Copyright law of the United Kingdom
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The origins of copyright law
Copyright law originated in the United Kingdom.
The first copyright act in the world was the British
A full transcript of the
Current copyright legislation
The current legislation is the
The full text for the
The United Kingdom is a contracting party to all major copyright treaties.
It has been a member of the Berne Convention since first version of the Berne Convention treaty was signed on 9 September 1886. It is also a signatory of the
Rights of copyright owners
As with all copyright legislation, UK copyright law aims to promote progress, innovation and artistic endeavours by allowing authors or creators of literary and artistic works to profit from their endeavours by granting them the exclusive right to control that work. To allow this, copyright exists in law as a right that arises whenever an individual or company creates a qualifying work: To qualify for copyright protection a work should be original, exhibit a degree of labour, skill or judgement, and be recorded in some manner (written down, recorded as a sound recording or film, captured as an image, or otherwise fixed in a tangible form).
Please see our copyright basics page for more details on the rights of copyright owners.
The 1988 Copyright, Designs and Patents Act states when copyright will expire as follows:
- For literary, dramatic, musical or artistic works: 70 years from the end of the calendar year in which the last remaining author of the work dies; or, If the author is unknown, copyright will last for 70 years from end of the calendar year in which the work was created, although if it is made available to the public during that time, (by publication, authorised performance, broadcast, exhibition, etc.), then the duration will be 70 years from the end of the year that the work was first made available.
- Sound Recordings: 50 years from the end of the calendar year in which the work was created, or, if the work is released within that time, 70 years from the end of the calendar year in which the work was first released.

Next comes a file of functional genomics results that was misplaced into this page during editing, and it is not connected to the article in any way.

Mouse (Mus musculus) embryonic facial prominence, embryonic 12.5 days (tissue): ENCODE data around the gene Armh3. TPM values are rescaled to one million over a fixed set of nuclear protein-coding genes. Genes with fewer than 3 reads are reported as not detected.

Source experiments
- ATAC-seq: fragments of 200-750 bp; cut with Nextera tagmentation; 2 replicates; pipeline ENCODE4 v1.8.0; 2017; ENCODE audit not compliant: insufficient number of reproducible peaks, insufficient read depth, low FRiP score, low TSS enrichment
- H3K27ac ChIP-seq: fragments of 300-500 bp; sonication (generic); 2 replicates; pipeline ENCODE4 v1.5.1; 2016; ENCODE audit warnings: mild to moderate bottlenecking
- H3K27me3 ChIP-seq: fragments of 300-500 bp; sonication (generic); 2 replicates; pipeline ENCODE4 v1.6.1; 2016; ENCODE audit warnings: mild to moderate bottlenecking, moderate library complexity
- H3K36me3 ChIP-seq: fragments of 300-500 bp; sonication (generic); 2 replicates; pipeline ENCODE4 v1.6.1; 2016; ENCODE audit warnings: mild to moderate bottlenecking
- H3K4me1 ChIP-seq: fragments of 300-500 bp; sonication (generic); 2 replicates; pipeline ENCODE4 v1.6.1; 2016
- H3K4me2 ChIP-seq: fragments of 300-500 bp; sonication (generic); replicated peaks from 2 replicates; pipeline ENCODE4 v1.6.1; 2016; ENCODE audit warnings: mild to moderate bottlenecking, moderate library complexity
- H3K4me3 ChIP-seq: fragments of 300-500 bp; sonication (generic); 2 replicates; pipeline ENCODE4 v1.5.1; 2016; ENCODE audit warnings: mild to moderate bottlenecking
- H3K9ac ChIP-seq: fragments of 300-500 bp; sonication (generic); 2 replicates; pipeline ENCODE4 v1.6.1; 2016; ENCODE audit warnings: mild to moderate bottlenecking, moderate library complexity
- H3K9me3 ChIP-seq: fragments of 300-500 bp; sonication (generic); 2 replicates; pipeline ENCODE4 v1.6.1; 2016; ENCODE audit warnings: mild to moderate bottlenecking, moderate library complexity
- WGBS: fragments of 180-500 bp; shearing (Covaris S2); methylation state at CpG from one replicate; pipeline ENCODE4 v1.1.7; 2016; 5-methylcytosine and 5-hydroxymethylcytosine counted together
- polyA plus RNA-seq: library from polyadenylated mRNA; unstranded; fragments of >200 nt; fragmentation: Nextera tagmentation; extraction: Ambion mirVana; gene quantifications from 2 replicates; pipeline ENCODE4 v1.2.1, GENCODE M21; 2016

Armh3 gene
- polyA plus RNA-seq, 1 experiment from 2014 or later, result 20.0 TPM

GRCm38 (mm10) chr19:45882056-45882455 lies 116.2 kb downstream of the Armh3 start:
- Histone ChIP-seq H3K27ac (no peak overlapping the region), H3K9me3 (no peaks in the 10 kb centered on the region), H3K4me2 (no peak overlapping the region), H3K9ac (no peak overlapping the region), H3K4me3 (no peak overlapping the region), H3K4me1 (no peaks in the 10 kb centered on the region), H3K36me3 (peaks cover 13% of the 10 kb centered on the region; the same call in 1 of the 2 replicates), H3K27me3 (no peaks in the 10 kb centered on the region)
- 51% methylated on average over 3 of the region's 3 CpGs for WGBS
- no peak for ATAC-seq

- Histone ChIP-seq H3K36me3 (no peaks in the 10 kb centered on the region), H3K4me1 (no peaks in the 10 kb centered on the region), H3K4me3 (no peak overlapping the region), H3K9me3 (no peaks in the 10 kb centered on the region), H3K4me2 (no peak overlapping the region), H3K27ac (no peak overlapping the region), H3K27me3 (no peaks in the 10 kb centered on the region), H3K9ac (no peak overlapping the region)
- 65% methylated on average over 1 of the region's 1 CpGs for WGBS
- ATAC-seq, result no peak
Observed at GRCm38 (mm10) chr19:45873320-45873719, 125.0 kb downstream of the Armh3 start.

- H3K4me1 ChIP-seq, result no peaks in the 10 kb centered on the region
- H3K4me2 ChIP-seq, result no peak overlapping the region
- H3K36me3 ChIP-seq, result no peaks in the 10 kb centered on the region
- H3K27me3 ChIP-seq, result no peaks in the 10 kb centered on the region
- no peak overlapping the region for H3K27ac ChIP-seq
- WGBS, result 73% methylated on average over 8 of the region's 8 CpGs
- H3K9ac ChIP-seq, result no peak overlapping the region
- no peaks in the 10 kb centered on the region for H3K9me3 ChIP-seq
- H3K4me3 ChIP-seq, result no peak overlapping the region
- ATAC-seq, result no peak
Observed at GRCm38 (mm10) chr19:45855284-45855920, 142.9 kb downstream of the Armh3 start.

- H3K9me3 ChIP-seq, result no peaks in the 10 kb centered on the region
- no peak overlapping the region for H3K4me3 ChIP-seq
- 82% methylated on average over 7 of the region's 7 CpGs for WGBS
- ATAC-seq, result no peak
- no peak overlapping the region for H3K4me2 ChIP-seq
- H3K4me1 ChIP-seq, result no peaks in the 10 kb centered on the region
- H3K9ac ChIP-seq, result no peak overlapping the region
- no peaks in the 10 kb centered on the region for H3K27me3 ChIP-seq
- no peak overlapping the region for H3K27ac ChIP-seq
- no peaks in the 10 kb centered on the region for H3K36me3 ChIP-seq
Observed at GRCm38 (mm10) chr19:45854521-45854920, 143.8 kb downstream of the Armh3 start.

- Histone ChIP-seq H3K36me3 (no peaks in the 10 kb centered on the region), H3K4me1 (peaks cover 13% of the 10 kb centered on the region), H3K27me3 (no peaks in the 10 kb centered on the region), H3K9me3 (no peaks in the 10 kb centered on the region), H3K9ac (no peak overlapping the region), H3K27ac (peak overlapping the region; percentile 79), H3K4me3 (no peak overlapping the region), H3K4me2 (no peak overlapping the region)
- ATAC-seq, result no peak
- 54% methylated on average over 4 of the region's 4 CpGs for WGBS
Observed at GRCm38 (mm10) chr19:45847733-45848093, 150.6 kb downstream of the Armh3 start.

- Films 70 years from the end of the calendar year in which the last principal director, author or composer dies. If the work is of unknown authorship: 70 years from end of the calendar year of creation, or if made available to the public in that time, 70 years from the end of the year the film was first made available.
- Typographical arrangement of published editions: 25 years from the end of the calendar year in which the work was first published.
- Broadcasts and cable programmes: 50 years from the end of the calendar year in which the broadcast was made.
Crown copyright will exist in works made by an officer of the Crown, this includes items such as legislation and documents and reports produced by government bodies. Crown Copyright will last for a period of 125 years from the end of the calendar year in which the work was made. If the work was commercially published within 75 years of the end of the calendar year in which it was made, Crown copyright will last for 50 years from the end of the calendar year in which it was published.
Parliamentary Copyright will apply to work that is made by or under the direction or control of the House of Commons or the House of Lords and will last until 50 years from the end of the calendar year in which the work was made.
Restricted and allowed acts
The law specifies restricted actions; actions that require the permission of the copyright owner, as well as exceptions that are allowed without permission (this is known as "Fair Dealing").